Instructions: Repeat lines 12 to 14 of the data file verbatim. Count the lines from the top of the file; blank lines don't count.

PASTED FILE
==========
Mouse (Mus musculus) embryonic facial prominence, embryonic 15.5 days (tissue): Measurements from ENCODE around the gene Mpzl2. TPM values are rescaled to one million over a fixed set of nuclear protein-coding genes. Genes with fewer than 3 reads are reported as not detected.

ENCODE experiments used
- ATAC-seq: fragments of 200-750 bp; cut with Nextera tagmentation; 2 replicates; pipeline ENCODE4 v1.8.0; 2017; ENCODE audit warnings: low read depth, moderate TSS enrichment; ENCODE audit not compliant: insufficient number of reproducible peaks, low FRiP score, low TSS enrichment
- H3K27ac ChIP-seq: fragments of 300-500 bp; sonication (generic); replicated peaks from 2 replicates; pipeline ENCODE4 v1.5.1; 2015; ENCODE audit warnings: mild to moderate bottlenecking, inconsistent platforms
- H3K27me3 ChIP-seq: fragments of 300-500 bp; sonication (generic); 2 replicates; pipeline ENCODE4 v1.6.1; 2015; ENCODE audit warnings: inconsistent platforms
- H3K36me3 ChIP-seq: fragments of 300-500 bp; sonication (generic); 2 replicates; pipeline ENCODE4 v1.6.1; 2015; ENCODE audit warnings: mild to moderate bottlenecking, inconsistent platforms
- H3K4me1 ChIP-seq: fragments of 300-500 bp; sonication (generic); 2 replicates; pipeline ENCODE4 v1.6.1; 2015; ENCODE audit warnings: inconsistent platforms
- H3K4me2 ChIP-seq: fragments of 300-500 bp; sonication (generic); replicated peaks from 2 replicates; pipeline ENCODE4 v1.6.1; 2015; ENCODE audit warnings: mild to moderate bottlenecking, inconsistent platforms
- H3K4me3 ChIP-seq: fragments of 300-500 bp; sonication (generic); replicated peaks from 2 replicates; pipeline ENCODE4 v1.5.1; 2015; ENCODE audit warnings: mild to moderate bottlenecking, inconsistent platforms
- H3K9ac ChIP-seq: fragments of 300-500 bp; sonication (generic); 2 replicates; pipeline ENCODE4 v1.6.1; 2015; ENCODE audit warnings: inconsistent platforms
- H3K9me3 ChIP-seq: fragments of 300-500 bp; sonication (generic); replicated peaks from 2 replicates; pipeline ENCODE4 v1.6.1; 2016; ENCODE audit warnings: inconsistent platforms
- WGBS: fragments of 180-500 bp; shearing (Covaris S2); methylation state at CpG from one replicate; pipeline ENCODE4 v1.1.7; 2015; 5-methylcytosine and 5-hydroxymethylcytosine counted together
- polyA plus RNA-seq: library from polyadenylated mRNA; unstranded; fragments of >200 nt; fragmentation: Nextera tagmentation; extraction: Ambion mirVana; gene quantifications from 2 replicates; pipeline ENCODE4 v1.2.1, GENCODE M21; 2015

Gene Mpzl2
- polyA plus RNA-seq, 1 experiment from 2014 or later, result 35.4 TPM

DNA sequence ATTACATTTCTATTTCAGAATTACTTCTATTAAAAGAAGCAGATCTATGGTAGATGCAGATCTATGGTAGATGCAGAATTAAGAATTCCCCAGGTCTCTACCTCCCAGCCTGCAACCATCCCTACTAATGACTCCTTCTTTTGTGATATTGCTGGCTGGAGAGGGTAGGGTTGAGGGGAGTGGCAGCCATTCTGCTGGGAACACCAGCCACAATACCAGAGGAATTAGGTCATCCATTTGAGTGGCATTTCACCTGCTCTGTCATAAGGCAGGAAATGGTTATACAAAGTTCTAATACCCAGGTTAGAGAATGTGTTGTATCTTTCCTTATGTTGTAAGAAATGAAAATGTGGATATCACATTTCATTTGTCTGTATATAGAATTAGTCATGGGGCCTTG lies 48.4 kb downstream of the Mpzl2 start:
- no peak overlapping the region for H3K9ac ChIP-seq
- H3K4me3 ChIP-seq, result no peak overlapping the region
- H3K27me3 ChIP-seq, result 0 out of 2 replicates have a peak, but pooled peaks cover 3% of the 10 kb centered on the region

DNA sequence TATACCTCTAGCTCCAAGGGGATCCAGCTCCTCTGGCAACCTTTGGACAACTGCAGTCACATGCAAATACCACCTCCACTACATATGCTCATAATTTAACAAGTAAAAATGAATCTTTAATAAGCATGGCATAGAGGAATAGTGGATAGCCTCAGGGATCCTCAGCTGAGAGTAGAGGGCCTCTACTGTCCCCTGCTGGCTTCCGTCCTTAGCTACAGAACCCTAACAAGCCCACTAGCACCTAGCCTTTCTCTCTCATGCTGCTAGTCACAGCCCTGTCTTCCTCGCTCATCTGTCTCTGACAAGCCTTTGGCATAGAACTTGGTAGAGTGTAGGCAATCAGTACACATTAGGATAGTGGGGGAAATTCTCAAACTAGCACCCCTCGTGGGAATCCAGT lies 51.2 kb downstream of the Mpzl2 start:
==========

- WGBS: fragments of 180-500 bp; shearing (Covaris S2); methylation state at CpG from one replicate; pipeline ENCODE4 v1.1.7; 2015; 5-methylcytosine and 5-hydroxymethylcytosine counted together
- polyA plus RNA-seq: library from polyadenylated mRNA; unstranded; fragments of >200 nt; fragmentation: Nextera tagmentation; extraction: Ambion mirVana; gene quantifications from 2 replicates; pipeline ENCODE4 v1.2.1, GENCODE M21; 2015

Gene Mpzl2